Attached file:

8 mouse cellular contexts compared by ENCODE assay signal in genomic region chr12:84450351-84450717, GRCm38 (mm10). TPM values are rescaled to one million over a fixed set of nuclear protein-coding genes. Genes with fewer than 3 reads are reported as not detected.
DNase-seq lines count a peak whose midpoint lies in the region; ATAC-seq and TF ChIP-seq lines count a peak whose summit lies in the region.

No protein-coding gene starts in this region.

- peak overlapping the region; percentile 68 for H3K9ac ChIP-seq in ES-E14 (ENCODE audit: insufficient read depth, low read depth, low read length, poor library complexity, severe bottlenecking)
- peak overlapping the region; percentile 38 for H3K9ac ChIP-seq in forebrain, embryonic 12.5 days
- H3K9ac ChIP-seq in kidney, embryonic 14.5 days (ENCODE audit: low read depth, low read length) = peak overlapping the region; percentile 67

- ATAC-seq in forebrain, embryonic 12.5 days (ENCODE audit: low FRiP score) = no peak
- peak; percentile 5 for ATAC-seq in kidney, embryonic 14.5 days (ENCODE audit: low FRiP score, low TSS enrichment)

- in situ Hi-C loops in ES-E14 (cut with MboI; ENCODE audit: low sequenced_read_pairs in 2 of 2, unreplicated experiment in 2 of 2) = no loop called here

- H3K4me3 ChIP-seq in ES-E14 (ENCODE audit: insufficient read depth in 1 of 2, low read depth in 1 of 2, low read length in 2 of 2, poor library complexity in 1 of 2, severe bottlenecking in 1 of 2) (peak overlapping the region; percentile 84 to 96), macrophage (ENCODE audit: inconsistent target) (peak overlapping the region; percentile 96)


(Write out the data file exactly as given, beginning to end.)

8 mouse cellular contexts compared by ENCODE assay signal in genomic region chr12:84450351-84450717, GRCm38 (mm10). TPM values are rescaled to one million over a fixed set of nuclear protein-coding genes. Genes with fewer than 3 reads are reported as not detected.
DNase-seq lines count a peak whose midpoint lies in the region; ATAC-seq and TF ChIP-seq lines count a peak whose summit lies in the region.

No protein-coding gene starts in this region.

- peak overlapping the region; percentile 68 for H3K9ac ChIP-seq in ES-E14 (ENCODE audit: insufficient read depth, low read depth, low read length, poor library complexity, severe bottlenecking)
- peak overlapping the region; percentile 38 for H3K9ac ChIP-seq in forebrain, embryonic 12.5 days
- H3K9ac ChIP-seq in kidney, embryonic 14.5 days (ENCODE audit: low read depth, low read length) = peak overlapping the region; percentile 67

- ATAC-seq in forebrain, embryonic 12.5 days (ENCODE audit: low FRiP score) = no peak
- peak; percentile 5 for ATAC-seq in kidney, embryonic 14.5 days (ENCODE audit: low FRiP score, low TSS enrichment)

- in situ Hi-C loops in ES-E14 (cut with MboI; ENCODE audit: low sequenced_read_pairs in 2 of 2, unreplicated experiment in 2 of 2) = no loop called here

- H3K4me3 ChIP-seq in ES-E14 (ENCODE audit: insufficient read depth in 1 of 2, low read depth in 1 of 2, low read length in 2 of 2, poor library complexity in 1 of 2, severe bottlenecking in 1 of 2) (peak overlapping the region; percentile 84 to 96), macrophage (ENCODE audit: inconsistent target) (peak overlapping the region; percentile 96)